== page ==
My Turn

Progress and the Right Handed Mac

Frank Wells - 2002.01.21

My Turn is Low End Mac's column for reader-submitted articles. It's your turn to share your thoughts on all things Mac (or iPhone, iPod, etc.) and write for the Mac web. Email your submission to Dan Knight .

After spending the last three years using a Power Mac 8600, my desk was laid out in a comfortable manner. The 19" monitor had it's place on center stage, the 8600 sat directly to its left, with a external CD-RW drive on top of it, and a Umax scanner on top of that. To the right of the monitor was my Lexmark printer and fax machine. Squeezed between things was a Zip drive and an external 2 GB SCSI drive.

Ever since I got my first Tower Mac, an 840AV, I've positioned the computer to the left side of the monitor, as this always seemed the most comfortable. When the 8600 arrived, Power Mac 8600it assumed the same spot on the desk. This worked out perfectly, as the 8600 has a removable door on its left side that allows easy access to its internals.

For three years I went on haply upgrading the computer with more RAM, faster processor cards (as they became available), faster video cards (to help with the gaming), and so on. I even vacuumed the insides 2-3 times a year, something I never did on older Macs that were more difficult to get into.

Well the day came when I needed FireWire ports. This is a simple matter of adding a PCI card; then you're off and running. I thought this over for awhile: Do I want to upgrade the 8600 any further or should I upgrade to a newer model?

The choice was a tough one. The 8600 had been a great computer, but I longed for a change. After all, it'd been three years! As a dyed in the wool eBay-aholic, I checked what was available online at the time.

As luck would have it there was a B&W 400 available with 256 MB RAM at a "Buy It Now Price" of $425. I'd always Yosemite designadmired the B&W model in the ads, but I had never seen one in person After careful thought (about 30 seconds), I found I could not resist. My bid was placed immediately; it was mine! The B&W 400 has everything I need: fast processor, good video, two USB ports, and two FireWire ports - not to mention good looks!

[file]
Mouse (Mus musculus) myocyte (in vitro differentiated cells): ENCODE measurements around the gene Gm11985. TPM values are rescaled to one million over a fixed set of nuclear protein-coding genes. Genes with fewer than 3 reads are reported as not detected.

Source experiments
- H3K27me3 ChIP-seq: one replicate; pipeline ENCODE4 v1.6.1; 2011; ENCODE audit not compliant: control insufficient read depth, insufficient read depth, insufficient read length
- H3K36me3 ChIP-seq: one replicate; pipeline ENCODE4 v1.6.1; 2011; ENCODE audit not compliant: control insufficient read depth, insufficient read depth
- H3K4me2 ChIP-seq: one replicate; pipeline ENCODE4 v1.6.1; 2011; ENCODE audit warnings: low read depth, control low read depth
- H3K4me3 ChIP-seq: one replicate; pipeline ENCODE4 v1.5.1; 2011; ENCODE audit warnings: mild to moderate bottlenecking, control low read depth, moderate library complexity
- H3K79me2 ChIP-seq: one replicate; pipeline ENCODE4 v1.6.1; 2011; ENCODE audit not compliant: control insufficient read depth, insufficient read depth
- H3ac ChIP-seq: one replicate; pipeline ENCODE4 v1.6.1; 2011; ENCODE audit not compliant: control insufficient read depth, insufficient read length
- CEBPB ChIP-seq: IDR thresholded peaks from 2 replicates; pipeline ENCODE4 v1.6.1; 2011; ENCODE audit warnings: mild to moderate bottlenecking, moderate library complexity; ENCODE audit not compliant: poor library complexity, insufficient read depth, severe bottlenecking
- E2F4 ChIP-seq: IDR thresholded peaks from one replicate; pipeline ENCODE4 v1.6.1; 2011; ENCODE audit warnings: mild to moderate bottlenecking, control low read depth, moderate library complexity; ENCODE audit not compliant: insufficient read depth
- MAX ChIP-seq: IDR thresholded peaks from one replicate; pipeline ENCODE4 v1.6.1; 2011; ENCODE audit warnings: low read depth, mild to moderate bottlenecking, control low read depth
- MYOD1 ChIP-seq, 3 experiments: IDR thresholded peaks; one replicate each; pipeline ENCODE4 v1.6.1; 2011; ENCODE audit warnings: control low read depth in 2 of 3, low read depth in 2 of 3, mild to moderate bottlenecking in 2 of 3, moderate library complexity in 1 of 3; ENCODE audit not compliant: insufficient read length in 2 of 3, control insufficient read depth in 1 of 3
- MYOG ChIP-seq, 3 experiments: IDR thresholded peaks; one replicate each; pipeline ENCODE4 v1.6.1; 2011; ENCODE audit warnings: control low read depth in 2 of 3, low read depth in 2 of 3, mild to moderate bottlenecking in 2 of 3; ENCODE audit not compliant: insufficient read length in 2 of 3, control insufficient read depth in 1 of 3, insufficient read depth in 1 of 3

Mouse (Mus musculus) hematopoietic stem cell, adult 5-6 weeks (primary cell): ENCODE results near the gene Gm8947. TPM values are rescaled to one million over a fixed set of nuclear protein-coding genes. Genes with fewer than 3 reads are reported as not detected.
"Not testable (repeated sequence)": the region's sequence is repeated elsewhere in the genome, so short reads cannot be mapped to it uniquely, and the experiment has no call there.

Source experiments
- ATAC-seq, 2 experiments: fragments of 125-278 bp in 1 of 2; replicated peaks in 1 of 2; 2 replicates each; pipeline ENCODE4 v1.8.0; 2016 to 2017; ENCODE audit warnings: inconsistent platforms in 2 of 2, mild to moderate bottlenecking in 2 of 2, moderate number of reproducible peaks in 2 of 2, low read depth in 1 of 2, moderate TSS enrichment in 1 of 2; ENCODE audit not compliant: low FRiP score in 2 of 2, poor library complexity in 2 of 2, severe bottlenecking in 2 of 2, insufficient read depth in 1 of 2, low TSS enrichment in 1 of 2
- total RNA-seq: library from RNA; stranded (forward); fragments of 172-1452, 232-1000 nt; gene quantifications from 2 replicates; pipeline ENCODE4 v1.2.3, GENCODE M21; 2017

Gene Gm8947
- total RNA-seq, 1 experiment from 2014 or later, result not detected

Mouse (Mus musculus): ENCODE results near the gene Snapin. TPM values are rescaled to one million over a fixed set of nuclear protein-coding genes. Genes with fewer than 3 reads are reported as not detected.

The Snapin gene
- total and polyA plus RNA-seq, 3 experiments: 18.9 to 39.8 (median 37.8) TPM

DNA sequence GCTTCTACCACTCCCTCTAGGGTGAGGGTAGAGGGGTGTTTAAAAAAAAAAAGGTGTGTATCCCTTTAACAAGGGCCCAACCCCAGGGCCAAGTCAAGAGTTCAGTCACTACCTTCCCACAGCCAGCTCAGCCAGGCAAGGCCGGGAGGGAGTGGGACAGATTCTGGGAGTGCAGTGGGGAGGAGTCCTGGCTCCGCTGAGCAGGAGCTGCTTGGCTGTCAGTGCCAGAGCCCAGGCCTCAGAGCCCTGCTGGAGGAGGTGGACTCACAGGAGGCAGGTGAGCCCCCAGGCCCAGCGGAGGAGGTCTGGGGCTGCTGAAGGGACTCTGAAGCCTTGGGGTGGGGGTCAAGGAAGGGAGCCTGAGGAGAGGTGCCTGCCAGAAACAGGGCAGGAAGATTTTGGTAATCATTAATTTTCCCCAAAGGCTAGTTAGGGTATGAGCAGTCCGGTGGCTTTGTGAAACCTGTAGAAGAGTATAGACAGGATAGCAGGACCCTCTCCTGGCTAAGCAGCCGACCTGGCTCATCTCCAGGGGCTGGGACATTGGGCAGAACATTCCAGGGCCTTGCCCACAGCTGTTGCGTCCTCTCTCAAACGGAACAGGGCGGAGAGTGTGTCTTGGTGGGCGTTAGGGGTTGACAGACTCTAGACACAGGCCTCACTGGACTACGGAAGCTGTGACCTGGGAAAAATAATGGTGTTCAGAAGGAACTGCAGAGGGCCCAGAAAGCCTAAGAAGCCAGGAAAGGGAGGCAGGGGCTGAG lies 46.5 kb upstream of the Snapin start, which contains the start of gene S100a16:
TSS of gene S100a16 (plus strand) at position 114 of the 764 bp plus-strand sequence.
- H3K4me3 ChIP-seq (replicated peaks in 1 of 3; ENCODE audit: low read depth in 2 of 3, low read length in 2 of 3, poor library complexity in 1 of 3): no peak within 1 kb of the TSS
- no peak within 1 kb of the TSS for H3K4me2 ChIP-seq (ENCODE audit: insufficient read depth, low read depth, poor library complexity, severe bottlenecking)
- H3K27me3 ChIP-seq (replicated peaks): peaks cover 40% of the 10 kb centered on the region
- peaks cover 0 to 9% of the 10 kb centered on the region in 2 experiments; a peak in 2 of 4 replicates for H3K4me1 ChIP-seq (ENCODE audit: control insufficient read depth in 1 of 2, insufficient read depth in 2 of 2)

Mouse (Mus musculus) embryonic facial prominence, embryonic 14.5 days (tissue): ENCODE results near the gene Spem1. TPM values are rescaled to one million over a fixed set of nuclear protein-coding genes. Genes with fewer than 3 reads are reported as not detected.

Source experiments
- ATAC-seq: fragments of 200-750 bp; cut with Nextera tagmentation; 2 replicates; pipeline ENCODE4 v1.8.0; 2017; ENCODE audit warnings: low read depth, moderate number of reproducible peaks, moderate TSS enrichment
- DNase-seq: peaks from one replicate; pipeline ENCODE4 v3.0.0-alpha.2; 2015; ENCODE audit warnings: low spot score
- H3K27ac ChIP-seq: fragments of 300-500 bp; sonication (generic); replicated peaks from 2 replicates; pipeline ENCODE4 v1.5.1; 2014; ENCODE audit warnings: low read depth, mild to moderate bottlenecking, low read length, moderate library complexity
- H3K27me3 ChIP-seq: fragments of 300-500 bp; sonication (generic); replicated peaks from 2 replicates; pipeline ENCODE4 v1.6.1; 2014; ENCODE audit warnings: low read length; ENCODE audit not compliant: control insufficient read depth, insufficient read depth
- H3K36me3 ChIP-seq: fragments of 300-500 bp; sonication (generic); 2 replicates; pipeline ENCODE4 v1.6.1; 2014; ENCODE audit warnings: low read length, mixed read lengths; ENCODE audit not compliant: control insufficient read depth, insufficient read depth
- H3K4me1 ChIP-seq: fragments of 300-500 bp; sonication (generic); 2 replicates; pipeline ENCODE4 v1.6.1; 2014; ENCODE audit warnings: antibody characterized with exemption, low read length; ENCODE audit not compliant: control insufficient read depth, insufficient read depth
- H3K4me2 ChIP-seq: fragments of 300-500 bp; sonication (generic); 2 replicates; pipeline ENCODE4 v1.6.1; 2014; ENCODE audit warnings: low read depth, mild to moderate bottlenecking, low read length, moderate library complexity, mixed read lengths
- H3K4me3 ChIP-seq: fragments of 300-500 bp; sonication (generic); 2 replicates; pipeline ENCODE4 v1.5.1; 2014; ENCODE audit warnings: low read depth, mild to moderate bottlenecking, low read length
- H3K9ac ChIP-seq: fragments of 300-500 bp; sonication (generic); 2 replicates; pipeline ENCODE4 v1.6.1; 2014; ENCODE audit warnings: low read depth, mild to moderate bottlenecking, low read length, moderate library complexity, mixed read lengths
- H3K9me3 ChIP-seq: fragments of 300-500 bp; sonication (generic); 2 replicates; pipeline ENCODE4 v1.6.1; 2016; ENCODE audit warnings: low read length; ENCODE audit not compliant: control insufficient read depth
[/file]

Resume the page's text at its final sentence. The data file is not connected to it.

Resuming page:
After a short wait, it arrived. It is a thing of beauty! Apple did itself proud with the smooth flowing lines, the beautiful color combination, the handles to make it easy to carry, and the easy access door on the right side.

WHAT? On the right side? Can't be? No, tell me it isn't so! It doesn't fit into my desk layout.

What genius changed sides?

Why would Apple change something that worked so well?

Why didn't they ask me?

After pondering these questions for awhile, the only answer was to change the desk around. This was not as easy as it sounds. Over the years I'd minimized cable lengths to keep things neater on and under the desk. This was corrected with the addition of another power cord and a longer phone line for the B&W's internal modem.

Because of the handles on the B&W, the CD-RW and scanner did not fit on top as they did on the 8600, but a small table added to the side of the desk cured this problem.

The new computer sits to the right of the monitor, and the printer and fax are on the left. It took a few hours, but after everything is said and done, it works! I can access the door, and all I need to do is move a lamp and I'm inside.

Now if I can stop trying to shove CDs into the printer 2-3 times a day, it will be a perfect setup.


Share your perspective on the Mac by emailing with "My Turn" as your subject.

Join us on Facebook, follow us on Twitter or Google+, or subscribe to our RSS news feed

Today's Links

Recent Content

About LEM Support Usage Privacy Contact

Custom Search

Follow Low End Mac on Twitter
Join Low End Mac on Facebook

Favorite Sites

Cult of Mac
Shrine of Apple
The Mac Observer
Accelerate Your Mac
The Vintage Mac Museum
Deal Brothers
Mac Driver Museum
JAG's House
System 6 Heaven
System 7 Today
the pickle's Low-End Mac FAQ

The iTunes Store
PC Connection Express
Macgo Blu-ray Player
Parallels Desktop for Mac

Low End Mac's store


Open Link